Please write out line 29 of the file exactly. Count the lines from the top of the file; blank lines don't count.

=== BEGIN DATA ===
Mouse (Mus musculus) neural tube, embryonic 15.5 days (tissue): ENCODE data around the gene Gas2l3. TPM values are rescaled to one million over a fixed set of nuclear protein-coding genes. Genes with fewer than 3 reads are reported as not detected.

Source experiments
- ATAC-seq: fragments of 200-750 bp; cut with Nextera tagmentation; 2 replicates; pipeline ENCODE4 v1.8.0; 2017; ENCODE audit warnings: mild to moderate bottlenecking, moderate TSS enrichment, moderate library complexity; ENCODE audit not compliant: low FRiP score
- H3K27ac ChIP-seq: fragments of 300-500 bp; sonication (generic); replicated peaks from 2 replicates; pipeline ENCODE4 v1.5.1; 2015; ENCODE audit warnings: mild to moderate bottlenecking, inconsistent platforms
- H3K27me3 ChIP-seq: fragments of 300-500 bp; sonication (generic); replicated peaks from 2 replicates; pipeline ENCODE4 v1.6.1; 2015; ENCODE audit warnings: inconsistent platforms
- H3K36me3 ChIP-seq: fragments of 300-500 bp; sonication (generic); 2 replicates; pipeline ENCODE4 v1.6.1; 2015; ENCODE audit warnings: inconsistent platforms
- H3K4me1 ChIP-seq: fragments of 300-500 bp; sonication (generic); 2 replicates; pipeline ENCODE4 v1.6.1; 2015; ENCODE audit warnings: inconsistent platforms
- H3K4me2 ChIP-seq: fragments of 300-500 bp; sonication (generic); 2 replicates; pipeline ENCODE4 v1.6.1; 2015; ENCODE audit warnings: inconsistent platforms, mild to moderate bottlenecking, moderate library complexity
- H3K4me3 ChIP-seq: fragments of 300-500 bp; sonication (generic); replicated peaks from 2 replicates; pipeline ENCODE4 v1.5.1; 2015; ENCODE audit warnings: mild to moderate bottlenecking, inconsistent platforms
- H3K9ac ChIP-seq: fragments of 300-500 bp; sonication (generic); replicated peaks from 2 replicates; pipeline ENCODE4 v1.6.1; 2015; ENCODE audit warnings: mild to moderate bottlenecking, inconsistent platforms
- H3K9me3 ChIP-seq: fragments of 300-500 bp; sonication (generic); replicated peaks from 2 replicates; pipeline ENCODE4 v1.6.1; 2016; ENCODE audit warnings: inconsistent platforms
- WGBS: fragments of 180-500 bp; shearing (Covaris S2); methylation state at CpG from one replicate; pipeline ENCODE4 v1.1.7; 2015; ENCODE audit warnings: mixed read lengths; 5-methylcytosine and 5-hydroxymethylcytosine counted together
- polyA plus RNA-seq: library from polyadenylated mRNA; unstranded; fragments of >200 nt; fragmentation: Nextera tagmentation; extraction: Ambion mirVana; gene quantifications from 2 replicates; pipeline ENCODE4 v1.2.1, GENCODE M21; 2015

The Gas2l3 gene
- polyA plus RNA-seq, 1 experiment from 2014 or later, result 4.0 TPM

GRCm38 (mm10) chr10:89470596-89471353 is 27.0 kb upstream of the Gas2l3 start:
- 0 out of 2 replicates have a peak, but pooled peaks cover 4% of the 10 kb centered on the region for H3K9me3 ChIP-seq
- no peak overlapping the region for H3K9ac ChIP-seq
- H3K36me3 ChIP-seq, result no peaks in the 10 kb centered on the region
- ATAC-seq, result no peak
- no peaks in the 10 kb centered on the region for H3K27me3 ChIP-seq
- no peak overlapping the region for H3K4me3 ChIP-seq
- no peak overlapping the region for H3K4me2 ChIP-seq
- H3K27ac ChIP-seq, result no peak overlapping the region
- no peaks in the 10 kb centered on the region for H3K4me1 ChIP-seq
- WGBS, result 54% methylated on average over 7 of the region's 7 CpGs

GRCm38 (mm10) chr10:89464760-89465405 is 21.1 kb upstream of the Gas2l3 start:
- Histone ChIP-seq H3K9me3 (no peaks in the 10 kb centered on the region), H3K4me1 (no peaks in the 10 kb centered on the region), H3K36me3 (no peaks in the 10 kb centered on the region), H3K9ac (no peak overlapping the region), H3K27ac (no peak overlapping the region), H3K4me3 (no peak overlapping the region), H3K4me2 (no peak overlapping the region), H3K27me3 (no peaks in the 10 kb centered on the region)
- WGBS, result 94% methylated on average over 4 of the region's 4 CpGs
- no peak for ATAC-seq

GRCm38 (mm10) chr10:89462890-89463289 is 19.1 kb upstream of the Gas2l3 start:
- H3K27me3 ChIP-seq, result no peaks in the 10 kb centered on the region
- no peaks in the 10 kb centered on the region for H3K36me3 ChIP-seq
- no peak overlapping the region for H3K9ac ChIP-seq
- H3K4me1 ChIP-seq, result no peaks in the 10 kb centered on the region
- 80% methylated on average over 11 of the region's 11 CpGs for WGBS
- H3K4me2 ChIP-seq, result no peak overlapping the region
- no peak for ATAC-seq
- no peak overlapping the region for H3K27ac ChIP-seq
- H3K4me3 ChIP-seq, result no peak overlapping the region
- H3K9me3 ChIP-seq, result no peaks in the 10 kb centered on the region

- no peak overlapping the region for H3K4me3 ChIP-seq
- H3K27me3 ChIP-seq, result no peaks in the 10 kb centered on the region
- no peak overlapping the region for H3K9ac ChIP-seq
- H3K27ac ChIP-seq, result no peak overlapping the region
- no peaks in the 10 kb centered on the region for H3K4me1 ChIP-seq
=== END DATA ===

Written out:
- WGBS, result 94% methylated on average over 4 of the region's 4 CpGs